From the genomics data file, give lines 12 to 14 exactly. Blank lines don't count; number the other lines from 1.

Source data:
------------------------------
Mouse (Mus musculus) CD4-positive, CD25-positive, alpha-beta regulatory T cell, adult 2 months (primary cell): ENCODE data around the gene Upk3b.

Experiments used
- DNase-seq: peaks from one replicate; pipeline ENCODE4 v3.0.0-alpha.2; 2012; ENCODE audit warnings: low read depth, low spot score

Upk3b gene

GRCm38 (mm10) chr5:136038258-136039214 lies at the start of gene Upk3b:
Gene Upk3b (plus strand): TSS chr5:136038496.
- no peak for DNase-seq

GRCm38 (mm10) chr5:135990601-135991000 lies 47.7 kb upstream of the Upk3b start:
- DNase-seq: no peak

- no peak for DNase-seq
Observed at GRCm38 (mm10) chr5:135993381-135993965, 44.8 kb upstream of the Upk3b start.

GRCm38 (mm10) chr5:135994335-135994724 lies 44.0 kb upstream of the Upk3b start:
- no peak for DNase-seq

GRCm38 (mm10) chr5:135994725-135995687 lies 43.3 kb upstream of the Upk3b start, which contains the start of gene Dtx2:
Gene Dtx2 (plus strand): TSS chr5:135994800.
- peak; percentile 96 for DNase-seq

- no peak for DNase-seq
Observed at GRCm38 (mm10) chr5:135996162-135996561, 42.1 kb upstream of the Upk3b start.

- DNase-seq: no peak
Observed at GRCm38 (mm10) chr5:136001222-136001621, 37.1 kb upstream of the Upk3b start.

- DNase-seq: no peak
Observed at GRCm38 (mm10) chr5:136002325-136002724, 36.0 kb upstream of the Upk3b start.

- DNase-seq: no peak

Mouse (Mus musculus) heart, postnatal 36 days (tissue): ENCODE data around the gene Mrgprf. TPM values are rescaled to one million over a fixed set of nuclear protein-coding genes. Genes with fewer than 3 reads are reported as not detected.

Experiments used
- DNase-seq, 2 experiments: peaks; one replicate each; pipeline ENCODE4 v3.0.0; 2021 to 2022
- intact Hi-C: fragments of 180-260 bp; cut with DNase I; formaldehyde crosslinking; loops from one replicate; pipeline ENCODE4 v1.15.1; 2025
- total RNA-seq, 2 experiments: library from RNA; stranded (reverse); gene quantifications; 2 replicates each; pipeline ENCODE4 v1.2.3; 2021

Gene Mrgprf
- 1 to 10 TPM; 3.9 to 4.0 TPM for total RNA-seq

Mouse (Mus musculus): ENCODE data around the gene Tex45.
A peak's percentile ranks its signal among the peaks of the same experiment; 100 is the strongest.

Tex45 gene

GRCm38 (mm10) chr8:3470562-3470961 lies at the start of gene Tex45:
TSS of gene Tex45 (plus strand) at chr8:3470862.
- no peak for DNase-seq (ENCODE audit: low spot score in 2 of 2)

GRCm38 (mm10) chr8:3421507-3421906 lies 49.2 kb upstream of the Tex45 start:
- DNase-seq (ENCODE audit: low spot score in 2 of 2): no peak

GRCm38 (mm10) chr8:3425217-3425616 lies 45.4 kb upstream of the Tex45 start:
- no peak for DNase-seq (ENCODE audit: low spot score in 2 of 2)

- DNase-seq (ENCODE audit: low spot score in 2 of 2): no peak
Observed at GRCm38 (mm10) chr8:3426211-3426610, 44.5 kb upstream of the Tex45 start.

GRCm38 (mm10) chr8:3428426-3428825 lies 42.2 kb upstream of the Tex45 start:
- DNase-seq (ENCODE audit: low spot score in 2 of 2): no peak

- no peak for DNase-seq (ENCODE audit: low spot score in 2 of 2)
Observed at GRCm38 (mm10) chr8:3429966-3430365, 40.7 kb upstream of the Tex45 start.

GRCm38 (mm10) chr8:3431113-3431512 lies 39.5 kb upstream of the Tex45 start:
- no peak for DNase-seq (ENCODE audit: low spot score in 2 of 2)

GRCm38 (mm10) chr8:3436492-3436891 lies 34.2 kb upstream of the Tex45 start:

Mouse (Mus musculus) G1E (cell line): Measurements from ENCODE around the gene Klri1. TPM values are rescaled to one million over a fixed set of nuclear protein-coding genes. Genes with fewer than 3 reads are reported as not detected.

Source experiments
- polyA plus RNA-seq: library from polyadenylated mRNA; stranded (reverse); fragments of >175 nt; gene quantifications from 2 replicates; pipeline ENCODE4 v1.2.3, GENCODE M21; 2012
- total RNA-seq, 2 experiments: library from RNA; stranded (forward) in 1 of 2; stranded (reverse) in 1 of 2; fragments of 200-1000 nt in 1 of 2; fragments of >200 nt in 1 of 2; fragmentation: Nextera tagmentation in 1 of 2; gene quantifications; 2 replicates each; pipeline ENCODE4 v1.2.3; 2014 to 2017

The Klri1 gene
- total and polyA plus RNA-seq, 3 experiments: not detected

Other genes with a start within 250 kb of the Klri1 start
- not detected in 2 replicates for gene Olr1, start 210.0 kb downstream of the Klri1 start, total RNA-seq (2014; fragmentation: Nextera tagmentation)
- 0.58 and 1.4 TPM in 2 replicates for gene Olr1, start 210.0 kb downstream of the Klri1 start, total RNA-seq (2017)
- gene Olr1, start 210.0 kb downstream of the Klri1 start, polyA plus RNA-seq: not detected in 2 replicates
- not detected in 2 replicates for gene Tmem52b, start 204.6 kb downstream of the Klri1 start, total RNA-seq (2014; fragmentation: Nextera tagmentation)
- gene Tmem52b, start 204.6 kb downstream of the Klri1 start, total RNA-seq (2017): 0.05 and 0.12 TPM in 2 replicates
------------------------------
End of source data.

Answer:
GRCm38 (mm10) chr5:135994335-135994724 lies 44.0 kb upstream of the Upk3b start:
- no peak for DNase-seq

GRCm38 (mm10) chr5:135994725-135995687 lies 43.3 kb upstream of the Upk3b start, which contains the start of gene Dtx2: